Sir Edmund Head, the Colonial Secretary Henry Labouchere, and Sir Richard Scott were instrumental leaders for Ottawa to be chosen as the Seat of Government in Canada. Sir Edmund Head wrote to Labourchere in a confidential memorandum to support Ottawa, and outlined the reasons that Ottawa was, in his opinion, the best choice for the seat of Government – Ottawa was a fair compromise, defensible, central to Canada as a whole, and economically viable as a large city.

Letters written in 1856 to the editor of the Ottawa Tribune, for example, offered similar reasons for Ottawa to be selected, and supported the ideas later submitted to the Queen in 1857.

Ottawa Tribune November 14, 1856

Seat of Government, letter to the editor of the Tribune

Six reasons why the Seat of Government should be in Ottawa

  • on the boundary line between upper and lower Canada
  • strongest military position in the Canadas
    safe distance from the frontier
  • Rideau Canal and Railroads – easily accessible from all parts of Canada
    more central than any other town in the Canadas
  • numerous population would be planted in the heart of the country, “far removed from Republican’s contamination
  • vastly increase the revenue of Rideau Canal and Railroads and reimburse the money expended in these works
  • Montreal would at once derive the benefit of the commercial influence

The Queen’s Decision

The Colonial Office recommended choices for the Canadian seat-of-governemnt to the Queen in October of 1857 and, after reviewing the matter with her advisers and the Cabinet, the Queen’s decision was reached - Ottawa would be the Capital!

Prince Albert to Henry Labouchere, Colonial Secretary, December 18, 1857.

I return the enclosed papers with very best thanks.
Ottawa must indeed be a beautiful situation and all the detached descriptions must tend to confirm the impressions that the choice is the right one. We must now trust that the Province will look upon it in the same light, when it becomes known.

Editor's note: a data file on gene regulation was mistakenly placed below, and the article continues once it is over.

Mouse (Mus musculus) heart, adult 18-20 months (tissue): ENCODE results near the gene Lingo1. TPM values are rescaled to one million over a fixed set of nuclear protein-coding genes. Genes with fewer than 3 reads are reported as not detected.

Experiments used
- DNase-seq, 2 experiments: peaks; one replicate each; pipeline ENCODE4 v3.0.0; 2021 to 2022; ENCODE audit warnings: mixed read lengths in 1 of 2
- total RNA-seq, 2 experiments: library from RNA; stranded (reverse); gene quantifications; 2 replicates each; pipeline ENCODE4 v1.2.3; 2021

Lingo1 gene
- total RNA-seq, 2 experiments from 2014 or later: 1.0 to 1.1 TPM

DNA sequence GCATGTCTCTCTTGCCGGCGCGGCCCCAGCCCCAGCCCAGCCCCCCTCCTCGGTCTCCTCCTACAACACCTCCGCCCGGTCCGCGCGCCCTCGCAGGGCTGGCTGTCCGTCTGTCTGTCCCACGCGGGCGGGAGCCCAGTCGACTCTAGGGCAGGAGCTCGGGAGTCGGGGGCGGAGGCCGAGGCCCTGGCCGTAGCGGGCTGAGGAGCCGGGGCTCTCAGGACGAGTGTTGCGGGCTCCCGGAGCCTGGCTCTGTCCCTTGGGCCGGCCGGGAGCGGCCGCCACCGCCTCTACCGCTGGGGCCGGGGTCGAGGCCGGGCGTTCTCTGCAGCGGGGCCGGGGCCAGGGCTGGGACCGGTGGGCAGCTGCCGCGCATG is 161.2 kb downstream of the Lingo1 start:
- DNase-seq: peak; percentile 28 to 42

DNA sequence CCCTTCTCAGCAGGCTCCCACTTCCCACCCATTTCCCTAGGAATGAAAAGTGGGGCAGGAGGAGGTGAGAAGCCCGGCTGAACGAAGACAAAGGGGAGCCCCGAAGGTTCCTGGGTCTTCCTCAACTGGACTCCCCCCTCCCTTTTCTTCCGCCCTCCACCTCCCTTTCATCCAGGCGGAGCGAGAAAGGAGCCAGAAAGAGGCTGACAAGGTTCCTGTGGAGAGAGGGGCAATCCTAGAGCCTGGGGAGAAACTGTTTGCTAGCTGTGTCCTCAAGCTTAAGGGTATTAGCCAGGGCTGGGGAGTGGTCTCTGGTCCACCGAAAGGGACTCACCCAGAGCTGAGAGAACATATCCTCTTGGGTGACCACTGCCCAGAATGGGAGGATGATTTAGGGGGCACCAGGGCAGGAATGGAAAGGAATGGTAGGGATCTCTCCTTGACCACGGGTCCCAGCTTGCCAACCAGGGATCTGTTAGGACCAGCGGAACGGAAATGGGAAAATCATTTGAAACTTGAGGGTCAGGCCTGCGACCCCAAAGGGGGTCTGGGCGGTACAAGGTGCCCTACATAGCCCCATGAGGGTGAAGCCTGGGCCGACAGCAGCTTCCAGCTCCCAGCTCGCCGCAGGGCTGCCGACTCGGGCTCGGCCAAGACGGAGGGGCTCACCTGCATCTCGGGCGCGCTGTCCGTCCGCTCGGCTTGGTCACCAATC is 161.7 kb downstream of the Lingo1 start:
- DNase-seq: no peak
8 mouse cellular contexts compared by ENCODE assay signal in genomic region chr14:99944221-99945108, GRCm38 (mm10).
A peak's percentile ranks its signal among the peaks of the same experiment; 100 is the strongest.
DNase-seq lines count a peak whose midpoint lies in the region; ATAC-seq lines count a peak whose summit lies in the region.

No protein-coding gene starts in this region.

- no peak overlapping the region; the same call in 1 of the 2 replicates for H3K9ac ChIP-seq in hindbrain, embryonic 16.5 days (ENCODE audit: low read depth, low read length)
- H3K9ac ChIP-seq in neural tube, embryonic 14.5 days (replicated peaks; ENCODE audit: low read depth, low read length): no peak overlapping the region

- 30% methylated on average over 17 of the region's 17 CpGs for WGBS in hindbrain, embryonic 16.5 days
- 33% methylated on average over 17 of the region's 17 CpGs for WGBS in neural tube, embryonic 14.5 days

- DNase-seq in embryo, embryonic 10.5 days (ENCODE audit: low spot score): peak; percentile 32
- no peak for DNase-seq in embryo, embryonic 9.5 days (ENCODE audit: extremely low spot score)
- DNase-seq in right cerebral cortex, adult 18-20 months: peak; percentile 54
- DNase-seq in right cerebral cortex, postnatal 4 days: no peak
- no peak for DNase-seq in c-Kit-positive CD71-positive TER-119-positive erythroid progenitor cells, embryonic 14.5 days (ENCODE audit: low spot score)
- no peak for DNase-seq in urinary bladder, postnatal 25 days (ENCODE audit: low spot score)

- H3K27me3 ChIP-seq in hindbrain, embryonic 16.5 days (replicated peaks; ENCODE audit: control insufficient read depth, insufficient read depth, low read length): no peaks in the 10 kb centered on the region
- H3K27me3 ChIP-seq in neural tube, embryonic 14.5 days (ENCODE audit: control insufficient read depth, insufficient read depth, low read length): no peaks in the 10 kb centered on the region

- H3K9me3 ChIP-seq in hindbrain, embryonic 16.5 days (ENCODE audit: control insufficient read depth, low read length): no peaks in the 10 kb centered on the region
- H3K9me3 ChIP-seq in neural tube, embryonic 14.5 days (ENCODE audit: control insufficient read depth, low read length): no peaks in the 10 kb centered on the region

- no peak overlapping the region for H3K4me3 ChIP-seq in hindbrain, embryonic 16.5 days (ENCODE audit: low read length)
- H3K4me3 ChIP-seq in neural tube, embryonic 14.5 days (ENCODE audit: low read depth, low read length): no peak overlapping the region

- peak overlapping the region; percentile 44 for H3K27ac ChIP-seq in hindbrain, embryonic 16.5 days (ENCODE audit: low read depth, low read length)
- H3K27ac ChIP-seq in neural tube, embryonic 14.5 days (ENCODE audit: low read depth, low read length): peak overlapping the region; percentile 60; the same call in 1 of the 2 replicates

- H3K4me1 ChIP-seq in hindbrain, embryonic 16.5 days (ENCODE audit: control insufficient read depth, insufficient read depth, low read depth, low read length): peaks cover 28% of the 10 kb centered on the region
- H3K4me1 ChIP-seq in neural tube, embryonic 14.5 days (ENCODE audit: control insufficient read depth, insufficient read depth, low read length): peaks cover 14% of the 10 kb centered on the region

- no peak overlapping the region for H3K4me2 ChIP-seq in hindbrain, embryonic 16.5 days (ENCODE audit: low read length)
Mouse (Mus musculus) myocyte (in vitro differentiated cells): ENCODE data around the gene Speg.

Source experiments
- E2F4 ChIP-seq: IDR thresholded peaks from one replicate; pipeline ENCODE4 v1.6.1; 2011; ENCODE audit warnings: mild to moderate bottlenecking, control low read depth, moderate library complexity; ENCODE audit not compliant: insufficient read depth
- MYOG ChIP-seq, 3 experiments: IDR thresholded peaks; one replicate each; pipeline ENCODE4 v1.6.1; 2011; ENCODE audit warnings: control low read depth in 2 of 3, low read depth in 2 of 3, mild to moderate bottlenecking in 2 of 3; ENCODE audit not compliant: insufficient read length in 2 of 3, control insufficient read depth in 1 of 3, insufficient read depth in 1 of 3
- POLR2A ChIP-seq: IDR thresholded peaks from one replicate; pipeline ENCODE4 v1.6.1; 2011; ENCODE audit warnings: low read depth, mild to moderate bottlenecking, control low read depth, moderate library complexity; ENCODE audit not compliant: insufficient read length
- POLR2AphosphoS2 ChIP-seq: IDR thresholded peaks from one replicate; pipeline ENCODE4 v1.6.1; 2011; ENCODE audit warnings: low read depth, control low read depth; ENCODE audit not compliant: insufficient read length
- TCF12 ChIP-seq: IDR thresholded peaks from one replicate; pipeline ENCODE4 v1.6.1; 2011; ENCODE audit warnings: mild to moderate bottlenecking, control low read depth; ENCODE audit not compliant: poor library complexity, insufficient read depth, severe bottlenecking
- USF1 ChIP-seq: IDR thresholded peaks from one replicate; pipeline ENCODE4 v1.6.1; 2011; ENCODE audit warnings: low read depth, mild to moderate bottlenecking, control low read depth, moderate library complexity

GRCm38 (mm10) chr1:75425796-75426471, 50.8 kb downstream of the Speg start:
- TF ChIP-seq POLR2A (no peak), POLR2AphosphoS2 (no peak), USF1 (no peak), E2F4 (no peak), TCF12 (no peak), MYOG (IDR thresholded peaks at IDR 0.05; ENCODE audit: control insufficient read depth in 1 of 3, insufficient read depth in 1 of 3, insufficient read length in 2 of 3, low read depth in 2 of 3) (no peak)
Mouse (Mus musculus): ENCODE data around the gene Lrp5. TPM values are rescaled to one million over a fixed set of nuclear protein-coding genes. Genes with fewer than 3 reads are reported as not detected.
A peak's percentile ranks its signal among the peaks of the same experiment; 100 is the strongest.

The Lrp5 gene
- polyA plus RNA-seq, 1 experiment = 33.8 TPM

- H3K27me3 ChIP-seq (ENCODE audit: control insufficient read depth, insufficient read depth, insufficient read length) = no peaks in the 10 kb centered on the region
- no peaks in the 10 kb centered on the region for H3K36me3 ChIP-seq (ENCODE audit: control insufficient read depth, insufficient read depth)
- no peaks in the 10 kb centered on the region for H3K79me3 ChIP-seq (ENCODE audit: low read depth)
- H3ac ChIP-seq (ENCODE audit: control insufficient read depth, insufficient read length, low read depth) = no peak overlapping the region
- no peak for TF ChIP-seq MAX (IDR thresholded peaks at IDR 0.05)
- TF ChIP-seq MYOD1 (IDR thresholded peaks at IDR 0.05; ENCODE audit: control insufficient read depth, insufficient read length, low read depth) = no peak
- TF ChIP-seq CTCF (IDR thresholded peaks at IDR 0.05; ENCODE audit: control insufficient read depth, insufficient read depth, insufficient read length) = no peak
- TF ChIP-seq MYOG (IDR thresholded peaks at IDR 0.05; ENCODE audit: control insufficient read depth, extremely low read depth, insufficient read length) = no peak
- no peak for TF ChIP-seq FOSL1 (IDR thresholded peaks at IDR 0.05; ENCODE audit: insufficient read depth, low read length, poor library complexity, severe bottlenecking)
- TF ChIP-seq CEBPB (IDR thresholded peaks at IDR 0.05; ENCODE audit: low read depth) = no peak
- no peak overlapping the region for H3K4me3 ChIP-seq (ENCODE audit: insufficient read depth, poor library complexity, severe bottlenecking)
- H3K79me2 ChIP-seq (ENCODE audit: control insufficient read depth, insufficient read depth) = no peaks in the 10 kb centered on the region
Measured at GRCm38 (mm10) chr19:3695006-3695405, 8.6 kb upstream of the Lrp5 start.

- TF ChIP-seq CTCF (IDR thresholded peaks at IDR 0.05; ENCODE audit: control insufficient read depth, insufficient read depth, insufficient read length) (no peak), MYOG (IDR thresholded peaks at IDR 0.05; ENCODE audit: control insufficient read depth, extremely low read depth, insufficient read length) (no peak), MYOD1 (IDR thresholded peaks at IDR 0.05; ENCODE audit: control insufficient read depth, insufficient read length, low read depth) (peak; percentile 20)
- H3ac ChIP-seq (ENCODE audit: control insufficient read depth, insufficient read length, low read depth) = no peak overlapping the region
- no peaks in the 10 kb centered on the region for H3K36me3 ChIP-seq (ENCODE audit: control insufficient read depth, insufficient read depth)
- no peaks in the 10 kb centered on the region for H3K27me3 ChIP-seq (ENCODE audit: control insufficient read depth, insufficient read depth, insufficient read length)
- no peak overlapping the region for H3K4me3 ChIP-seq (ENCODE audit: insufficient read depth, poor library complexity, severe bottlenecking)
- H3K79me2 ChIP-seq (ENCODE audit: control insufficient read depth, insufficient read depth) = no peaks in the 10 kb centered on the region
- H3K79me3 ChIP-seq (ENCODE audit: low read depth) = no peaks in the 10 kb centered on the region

Henry Labouchere, Colonial Secretary to Sir Edmund Head, Governor-General, December 31, 1857. From Legislative Assembly, Journals, XVI, 1858, Part I, p.139

By my despatch of the 17th April last, I informed you that Her majesty had been graciously pleased to comply with the prayer of the Addresses presented to Her by the Legislative Council and Assembly of Canada, namely – that she would exercise the Royal Prerogative by the selection of some pace for the permanent Seat-of-government in Canada.
This question has now been considered by Her Majesty and by Her Government, with that attention which its great importance demanded.
The statements and arguments contained in the various memorials laid before them, in consequence of your invitation to the Mayors of the several Cities chiefly interested, have been fully weighed.
I am commanded by the Queen to inform you that in the judgment of Her Majesty, the City of Ottawa combines greater advantages than any other place in Canada for the permanent Seat of the future Government of the Province, and is selected by Her Majesty accordingly.

The Queen’s decision was supposed to put a stop to the rivalries, and settles the question of where to locate the capital of Canada, but it did not. Politicians rejected the Queen’s choice for capital, and the perambulating system of parliament continued amongst sectional jealousies.

Reluctance

Political Forum

The Queen’s choice for the Capital of Canada was not met with unanimous approval or jubilation. The Queen’s Royal Prerogative was set aside, and Quebec and Toronto each held parliament for 4 years. Although chosen in 1857, Ottawa did not hold its first session of parliament for another 9 years.

Political tensions and factional movements in the government created an uneasy situation for the MacDonald-Cartier leadership both before and after the Memorials were submitted to Queen Victoria in 1857.

 Library and Archives Canada / Crédit: Bibliothèque et Archives Canada /  C-002813  Copyright: Expired  / Droit d'auteur: Périmé

Title/description: View of Ottawa City of Ottawa, Canada West.  This version of the Stent and Laver print depicts Ottawa before the Parliment Buildings were built
Cette version de l'estampe de Stent et Laver représente Ottawa avant la construction des édifices du Parlement

Date:  [ca.1860]

Title/description: View of Ottawa City of Ottawa, Canada West. This version of the Stent and Laver print depicts Ottawa before the Parliment Buildings were built. A later version of the print (C-002812) has the Parliment Buildings represented. (C-002812)
Creator: Artist Stent and Laver
Date: [ca.1860]
Identifier: Library and Archives Canada, C-002813
Copyright: Expired

Canada West Conservative leader John A. Macdonald and Canada East Liberal Reformer leader George-Étienne Cartier became joint premiers of the Province of Canada from 1857 to 1862. By 1864, forming a coalition government to include Upper Canadian Reformers (Canada West) to help dissolve sectionalist tensions against Confederation.